at the royal playhouse

Recorded in July 2008
Released in September 2009
SteepleChase Records SCCD 31693



Henrik Palle / Politiken (Danish)
Kjeld Frandsen / Berlingske Tidende (Danish)


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  • Josefine Cronholm (vocal)
  • Shashank Subramanyam (indian flutes)
  • Dawda Jobarteh (vocal & kora)


Two months after the spanking new, modernistic
Royal Playhouse was opened beside the harbour
in wonderful Copenhagen, Pierre Dørge and the
New Jungle Orchestra became the first musical
group to play the venue, as part of the Danish
capital’s jazz festival. No better band could
have been chosen for this honour as the NJO,
soon to celebrate its thirtieth year, is an
international brand, known and loved around
the globe.
Tickets were sold out in advance for every
one of the 700 seats, and for such a significant
event for the band, audience and local
community, Dørge prepared a special
programme of music featuring three special
guests from Sweden, India and the Gambia.
From just across the Sound in Sweden came
singer Josefine Cronholm, whose talent had
been spotted by Pierre when he gave an open
music course at Copenhagen Conservatory. He
had also been impressed by a recording of
standards that she made with Django Bates.
Dørge reached back ten years into his past in
an effort to find Indian flute player Shashank
Subramanyam, whom he had also met in
Copenhagen when the young man was giving a
master class in Indian music at the jazz
conservatory. In the intervening decade
Shashank had become his country’s leading
classical flautist, recording with guitarist John
McLaughlin, and many of the top players in his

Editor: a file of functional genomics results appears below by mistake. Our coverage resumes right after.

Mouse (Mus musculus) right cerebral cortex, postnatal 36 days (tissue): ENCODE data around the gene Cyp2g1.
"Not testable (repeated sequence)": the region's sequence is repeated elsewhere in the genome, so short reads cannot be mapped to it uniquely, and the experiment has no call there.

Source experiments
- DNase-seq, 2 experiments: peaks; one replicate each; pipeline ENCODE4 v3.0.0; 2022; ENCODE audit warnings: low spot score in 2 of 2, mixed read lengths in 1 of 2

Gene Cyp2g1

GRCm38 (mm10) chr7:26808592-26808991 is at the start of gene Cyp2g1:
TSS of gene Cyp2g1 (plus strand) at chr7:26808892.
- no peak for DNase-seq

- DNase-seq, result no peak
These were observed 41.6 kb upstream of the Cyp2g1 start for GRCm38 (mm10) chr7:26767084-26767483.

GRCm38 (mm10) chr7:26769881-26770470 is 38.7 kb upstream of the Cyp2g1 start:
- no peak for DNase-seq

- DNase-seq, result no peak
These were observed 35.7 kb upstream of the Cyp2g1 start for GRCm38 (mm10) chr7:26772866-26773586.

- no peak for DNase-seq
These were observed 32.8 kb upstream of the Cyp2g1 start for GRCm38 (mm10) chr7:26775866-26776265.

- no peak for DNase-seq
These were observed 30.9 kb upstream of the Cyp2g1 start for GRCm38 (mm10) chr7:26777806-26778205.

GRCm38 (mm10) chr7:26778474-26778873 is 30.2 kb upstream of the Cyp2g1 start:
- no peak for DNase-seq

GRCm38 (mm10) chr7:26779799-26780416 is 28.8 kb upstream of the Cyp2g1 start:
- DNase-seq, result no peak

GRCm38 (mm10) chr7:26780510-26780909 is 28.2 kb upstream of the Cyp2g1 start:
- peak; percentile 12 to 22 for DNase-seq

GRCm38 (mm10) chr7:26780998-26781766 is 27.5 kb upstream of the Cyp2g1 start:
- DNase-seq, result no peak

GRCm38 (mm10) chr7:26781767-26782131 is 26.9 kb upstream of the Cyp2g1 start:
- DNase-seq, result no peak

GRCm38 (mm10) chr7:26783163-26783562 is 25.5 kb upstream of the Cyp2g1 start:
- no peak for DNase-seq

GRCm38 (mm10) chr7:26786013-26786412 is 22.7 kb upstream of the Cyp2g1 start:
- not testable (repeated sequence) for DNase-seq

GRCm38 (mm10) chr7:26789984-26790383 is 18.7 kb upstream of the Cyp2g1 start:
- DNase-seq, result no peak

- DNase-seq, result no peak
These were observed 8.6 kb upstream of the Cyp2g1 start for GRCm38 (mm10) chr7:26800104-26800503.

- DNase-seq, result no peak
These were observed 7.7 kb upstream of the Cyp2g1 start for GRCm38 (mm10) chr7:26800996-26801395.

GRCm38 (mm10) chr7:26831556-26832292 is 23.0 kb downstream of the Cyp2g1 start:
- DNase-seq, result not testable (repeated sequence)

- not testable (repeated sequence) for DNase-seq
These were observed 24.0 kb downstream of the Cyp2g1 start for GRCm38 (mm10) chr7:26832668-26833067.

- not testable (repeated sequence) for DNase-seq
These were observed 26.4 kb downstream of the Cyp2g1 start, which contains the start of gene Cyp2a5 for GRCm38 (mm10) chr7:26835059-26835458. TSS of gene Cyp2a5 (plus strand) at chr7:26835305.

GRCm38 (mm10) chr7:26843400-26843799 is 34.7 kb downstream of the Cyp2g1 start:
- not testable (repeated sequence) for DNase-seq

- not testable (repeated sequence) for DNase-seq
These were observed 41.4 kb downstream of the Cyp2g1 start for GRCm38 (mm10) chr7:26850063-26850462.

own country.
Tracking down Shashank proved difficult,
and it took Pierre six months to locate him,
working through the Internet. They were then
able to bridge the vast distance by rehearsing
the music together via sound and vision Internet
links. Another vital piece of the jig-saw was in
place. Shashank arrived in Denmark the day
before the concert.
The third concert guest was Gambian Dawda
Jobarteh, a virtuoso on the West African kora
instrument which has a long neck running into
a gourd with rings made of antelope hide and
strings that are actually fishing lines. Dørge says
the kora is the African equivalent of a piano,
although its sound is closer to the harp. Jobarteh
is also a singer, who contributes the main vocal
to “Fode Kaba”.
The trio of guests from different continents
were added to the usual NJO line-up of trumpet,
trombone, two saxophones, guitar, keyboard,
bass and two percussionists in a recital that
stretched over two sets, but without the luxury
of ample rehearsal. Indeed, there was time for
only one get-together, the day before the concert,
and Pierre was worried about how it would all
go over on the night.
“It’s like having no security net underneath.
So there has to be concentration, but you also
take chances and mostly I’ve been lucky in that
kind of situation. I was this time, too. There are
always difficulties with location recordings
because musicians move around, drop things